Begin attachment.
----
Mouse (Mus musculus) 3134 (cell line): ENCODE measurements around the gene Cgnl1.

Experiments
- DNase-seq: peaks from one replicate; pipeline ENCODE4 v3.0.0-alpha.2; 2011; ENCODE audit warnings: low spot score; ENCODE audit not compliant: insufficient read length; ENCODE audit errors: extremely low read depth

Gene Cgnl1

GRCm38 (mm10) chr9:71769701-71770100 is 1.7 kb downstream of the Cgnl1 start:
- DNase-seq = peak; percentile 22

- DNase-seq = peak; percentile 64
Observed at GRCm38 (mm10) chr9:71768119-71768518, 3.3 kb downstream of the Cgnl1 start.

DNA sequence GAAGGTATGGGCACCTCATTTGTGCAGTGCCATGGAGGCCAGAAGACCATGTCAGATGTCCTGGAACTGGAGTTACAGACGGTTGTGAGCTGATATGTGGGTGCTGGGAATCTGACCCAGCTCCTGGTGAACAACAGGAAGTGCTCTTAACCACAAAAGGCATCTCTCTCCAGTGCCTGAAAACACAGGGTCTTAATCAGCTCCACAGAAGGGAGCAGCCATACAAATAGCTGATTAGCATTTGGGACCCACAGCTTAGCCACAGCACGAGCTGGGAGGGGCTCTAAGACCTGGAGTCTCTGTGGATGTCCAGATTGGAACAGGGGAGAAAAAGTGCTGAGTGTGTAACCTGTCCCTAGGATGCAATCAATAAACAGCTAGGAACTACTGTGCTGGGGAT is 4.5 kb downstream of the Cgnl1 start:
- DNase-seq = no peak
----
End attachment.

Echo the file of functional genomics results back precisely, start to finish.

Mouse (Mus musculus) 3134 (cell line): ENCODE measurements around the gene Cgnl1.

Experiments
- DNase-seq: peaks from one replicate; pipeline ENCODE4 v3.0.0-alpha.2; 2011; ENCODE audit warnings: low spot score; ENCODE audit not compliant: insufficient read length; ENCODE audit errors: extremely low read depth

Gene Cgnl1

GRCm38 (mm10) chr9:71769701-71770100 is 1.7 kb downstream of the Cgnl1 start:
- DNase-seq = peak; percentile 22

- DNase-seq = peak; percentile 64
Observed at GRCm38 (mm10) chr9:71768119-71768518, 3.3 kb downstream of the Cgnl1 start.

DNA sequence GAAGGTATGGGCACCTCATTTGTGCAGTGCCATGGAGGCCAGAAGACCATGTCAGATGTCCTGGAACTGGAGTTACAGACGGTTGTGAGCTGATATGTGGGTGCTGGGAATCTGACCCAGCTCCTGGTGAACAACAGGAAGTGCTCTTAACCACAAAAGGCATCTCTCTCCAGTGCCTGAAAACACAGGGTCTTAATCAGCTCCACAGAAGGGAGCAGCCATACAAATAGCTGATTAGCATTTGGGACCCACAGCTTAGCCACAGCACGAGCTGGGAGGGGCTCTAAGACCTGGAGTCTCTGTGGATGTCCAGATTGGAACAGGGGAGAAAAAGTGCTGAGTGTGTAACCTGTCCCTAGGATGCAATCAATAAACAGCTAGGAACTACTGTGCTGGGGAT is 4.5 kb downstream of the Cgnl1 start:
- DNase-seq = no peak